Victory for Japanese nuclear industry as high court quashes injunction

Daniel Hurst in Tokyo
Takahama nuclear power plant. Two reactors were shut down over resident’s concerns about water contamination. Photograph: STR/AFP/Getty Images

Japan’s struggling nuclear power industry has won a victory against a landmark legal injunction that halted the running of two reactors.

Six years on from the triple meltdown at Fukushima, the industry faces concerted opposition from residents and some officials due to lingering concerns about safety.

In an illustration of the damage to the industry’s reputation after the Fukushima disaster, just three of Japan’s 42 usable reactors are running at present, according to the Japan Atomic Industrial Forum.

That number is to rise after the Osaka high court on Tuesday backed a restart of reactors 3 and 4 at the Takahama power plant north of Kyoto. In doing so, it overturned an earlier ruling that Greenpeace had hailed as the first known case in Japanese history of a judge ordering the shutdown of an operating nuclear reactor.

Anti-nuclear protesters stage a rally outside the Osaka high court. Photograph: AFP/Getty Images

The challenge had been brought by a group of residents in neighbouring Shiga prefecture, who were concerned about the risk of contamination of water supplies at Lake Biwa.

The operator, Kansai Electric Power (Kepco), said the shutdown imposed in March last year was not based on objective science and had cost it more than ¥200m (£1.4m) a day.

Kendra Ulrich, a senior global energy campaigner for Greenpeace Japan, said the injunction’s cancellation was “not wholly unexpected in the notoriously nuclear-friendly Japanese legal system”.

“It clears the way for Kepco to restart reactors that have serious unresolved safety issues,” she said.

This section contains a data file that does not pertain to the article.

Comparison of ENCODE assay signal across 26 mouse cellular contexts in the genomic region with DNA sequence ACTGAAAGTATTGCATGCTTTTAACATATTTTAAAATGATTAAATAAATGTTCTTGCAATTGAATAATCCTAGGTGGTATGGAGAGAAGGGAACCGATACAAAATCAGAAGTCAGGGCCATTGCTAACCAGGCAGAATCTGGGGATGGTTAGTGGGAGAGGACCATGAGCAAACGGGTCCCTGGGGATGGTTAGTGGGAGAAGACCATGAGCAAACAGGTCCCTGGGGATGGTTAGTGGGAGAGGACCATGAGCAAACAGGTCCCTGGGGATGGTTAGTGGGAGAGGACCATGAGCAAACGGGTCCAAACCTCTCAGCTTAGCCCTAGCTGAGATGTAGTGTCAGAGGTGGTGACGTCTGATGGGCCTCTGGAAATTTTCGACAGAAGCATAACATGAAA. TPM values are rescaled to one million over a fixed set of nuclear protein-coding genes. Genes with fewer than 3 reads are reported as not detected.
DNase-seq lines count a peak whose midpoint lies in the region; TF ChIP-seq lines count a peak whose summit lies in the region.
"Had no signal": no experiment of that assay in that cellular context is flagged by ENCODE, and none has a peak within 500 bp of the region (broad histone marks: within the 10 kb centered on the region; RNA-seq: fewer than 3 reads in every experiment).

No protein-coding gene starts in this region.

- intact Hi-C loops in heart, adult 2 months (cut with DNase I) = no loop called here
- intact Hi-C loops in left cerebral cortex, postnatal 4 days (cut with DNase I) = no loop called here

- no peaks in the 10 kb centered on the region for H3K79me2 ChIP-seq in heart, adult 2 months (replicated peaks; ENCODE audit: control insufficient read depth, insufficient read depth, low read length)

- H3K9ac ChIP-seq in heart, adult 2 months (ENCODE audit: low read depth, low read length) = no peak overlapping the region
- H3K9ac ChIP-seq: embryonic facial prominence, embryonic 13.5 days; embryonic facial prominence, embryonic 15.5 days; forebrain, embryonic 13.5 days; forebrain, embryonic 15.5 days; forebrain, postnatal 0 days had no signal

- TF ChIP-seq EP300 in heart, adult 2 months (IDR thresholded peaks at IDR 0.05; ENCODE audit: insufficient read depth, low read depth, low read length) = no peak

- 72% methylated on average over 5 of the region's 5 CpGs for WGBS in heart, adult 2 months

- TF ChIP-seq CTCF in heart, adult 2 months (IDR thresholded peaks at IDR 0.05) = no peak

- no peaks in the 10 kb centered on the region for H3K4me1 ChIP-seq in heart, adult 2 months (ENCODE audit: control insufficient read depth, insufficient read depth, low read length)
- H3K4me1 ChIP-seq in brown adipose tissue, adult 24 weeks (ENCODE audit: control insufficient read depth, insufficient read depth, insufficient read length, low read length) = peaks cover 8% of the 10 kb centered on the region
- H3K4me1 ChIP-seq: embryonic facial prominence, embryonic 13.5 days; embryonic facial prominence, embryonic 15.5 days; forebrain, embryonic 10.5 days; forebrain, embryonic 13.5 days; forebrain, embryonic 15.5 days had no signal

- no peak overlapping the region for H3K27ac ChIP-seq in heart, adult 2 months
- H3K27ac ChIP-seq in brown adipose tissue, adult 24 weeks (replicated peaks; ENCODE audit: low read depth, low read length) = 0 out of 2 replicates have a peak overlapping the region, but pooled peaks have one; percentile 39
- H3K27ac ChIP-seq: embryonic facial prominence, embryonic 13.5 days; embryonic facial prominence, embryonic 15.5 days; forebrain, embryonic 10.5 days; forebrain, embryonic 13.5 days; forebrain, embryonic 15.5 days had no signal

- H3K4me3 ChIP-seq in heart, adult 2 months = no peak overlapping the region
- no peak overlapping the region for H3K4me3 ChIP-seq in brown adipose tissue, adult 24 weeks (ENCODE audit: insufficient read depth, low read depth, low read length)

The Takahama reactors would restart within about a month, local media reports said.

The president of Kepco, Shigeki Iwane, told reporters the utility would “make safety our top priority”.

Two weeks ago a district court near Tokyo ruled that negligence by the state contributed to the Fukushima Daiichi nuclear disaster in March 2011 and awarded significant damages to evacuees.

The government has said it supports restarting reactors where it is safe to do so, and has set a target of obtaining between 20% and 22% of the country’s power from nuclear sources by 2030.

Tokyo Electric Power (Tepco), which operated the Fukushima Daiichi plant, is pushing to restart two of the reactors at another of its stations in Niigata prefecture. The Kashiwazaki-Kariwa nuclear power plant was previously the world’s largest such facility but has been offline for years.

The Nuclear Regulation Authority last month ordered Tepco to resubmit safety documents after the company revealed previously secret analysis that a key building on the site could not withstand a severe earthquake.

At the wrecked Fukushima site, meanwhile, Tepco is still trying to work out how to remove fuel debris as part of an expensive decommissioning operation that is expected to take decades. It has lost several robots sent in to investigate the damage from the earthquake and tsunami-triggered meltdowns.

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